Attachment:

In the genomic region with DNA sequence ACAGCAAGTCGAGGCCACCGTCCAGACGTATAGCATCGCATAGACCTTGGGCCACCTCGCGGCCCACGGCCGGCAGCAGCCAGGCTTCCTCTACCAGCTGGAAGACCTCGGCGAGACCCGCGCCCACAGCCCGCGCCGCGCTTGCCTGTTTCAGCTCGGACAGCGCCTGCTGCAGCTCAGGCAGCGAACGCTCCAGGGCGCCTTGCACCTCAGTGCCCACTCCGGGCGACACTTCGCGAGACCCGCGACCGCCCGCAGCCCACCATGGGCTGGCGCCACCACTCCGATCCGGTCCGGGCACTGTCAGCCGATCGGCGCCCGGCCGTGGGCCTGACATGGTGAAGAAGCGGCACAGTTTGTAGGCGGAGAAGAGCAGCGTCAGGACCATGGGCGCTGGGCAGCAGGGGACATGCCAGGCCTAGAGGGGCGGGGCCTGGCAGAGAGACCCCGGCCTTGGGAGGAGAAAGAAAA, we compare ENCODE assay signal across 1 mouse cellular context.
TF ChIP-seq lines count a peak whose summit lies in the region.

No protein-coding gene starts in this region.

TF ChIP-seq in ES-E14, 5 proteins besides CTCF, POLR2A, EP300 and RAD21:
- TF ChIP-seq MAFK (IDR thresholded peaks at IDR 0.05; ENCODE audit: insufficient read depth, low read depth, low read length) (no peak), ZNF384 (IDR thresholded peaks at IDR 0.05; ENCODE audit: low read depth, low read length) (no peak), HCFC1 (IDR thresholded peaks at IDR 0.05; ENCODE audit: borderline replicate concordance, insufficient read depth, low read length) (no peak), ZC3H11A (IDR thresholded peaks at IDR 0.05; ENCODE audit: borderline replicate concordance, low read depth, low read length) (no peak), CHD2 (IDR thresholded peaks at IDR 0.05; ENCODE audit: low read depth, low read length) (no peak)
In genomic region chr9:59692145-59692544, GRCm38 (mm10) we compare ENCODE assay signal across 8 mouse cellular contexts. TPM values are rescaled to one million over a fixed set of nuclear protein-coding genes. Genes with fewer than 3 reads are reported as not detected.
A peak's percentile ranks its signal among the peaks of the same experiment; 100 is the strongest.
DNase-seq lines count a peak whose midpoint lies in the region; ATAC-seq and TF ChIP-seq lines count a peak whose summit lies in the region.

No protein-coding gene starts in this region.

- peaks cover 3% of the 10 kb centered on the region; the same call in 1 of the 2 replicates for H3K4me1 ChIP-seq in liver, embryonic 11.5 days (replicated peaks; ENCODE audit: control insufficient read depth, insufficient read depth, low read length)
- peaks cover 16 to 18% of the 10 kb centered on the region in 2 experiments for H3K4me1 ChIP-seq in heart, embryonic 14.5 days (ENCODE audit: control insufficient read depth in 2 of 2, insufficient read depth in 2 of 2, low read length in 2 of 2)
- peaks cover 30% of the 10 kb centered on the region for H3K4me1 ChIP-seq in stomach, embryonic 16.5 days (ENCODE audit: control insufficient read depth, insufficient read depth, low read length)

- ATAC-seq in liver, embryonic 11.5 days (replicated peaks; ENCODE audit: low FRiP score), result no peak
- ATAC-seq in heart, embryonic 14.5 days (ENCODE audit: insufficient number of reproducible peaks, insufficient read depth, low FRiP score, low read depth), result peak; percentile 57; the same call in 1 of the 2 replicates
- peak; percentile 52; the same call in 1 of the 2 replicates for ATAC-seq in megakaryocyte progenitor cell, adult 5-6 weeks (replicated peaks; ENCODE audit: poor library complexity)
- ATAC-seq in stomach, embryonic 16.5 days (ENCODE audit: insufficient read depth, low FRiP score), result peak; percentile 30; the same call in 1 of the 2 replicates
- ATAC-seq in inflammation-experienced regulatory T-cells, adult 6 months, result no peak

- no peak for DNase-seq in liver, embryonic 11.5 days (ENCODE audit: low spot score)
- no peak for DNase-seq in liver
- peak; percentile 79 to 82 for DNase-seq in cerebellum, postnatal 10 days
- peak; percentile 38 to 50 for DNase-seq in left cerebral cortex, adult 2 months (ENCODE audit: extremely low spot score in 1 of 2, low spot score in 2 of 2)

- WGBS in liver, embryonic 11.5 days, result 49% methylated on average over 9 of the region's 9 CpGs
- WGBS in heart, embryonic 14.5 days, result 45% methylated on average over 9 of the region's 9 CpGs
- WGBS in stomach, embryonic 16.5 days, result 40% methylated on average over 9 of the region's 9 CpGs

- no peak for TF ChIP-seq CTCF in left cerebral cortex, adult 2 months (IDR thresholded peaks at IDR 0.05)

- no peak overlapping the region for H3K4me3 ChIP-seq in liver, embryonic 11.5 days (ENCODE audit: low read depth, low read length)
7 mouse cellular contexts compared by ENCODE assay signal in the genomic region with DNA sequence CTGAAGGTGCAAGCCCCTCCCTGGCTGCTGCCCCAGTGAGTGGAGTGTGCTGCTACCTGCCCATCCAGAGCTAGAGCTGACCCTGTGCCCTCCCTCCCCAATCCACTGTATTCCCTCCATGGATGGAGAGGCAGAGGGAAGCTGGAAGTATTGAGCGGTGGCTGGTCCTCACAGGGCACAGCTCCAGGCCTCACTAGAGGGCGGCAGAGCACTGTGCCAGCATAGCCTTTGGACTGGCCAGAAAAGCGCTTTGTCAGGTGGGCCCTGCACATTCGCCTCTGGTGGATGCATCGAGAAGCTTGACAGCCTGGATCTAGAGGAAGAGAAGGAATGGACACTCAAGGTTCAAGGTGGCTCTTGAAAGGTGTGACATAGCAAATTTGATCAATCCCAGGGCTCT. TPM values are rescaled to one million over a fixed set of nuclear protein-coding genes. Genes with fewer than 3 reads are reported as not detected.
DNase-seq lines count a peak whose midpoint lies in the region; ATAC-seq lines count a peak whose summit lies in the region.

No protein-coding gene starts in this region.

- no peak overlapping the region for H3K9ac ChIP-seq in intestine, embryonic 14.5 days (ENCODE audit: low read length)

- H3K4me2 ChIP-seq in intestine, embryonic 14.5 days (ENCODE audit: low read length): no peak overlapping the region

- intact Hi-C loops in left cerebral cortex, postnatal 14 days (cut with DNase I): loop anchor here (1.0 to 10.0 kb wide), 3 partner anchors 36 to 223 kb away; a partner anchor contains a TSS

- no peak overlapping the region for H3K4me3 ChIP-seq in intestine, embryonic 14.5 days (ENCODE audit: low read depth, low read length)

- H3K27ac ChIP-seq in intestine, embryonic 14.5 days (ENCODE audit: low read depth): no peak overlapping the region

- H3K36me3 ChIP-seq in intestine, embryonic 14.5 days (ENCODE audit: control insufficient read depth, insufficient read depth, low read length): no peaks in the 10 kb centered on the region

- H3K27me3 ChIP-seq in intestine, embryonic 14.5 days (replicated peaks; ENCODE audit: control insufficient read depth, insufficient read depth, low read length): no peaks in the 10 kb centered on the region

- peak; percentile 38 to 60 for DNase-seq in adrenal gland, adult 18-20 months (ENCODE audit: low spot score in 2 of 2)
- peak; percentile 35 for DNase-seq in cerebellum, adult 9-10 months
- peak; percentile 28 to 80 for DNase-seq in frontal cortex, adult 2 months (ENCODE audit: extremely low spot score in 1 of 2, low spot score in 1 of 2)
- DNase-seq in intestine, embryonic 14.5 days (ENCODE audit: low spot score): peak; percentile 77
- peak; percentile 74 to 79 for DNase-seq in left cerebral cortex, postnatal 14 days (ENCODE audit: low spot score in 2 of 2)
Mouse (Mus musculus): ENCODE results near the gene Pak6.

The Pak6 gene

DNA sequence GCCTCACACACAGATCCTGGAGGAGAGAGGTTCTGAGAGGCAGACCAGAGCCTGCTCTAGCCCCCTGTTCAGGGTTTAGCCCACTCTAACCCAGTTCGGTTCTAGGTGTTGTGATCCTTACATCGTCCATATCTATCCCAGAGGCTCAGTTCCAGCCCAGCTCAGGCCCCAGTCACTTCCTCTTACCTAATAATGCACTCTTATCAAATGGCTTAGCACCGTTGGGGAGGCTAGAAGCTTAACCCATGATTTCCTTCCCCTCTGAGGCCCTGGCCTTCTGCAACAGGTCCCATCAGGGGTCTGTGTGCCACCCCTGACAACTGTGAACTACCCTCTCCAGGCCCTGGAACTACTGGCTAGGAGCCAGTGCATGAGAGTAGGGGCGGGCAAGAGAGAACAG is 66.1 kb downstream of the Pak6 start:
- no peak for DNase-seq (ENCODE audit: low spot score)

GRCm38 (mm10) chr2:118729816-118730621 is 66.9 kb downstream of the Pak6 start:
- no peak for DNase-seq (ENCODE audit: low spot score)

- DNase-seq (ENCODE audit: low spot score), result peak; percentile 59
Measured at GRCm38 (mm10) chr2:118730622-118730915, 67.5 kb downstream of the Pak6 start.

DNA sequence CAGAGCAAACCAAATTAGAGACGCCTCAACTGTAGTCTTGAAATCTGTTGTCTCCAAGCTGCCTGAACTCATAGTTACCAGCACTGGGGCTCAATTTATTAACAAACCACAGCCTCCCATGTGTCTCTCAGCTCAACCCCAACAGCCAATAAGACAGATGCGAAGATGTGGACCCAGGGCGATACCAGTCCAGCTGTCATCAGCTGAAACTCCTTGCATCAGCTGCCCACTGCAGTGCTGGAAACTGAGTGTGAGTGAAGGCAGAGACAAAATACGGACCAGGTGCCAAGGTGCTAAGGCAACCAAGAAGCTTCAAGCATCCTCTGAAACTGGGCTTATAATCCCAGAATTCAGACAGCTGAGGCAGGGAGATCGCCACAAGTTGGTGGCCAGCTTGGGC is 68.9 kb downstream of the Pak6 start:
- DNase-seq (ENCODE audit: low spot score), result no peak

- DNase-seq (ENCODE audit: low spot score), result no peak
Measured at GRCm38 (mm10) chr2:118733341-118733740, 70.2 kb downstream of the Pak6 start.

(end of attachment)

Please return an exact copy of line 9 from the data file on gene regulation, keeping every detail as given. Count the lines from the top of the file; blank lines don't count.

No protein-coding gene starts in this region.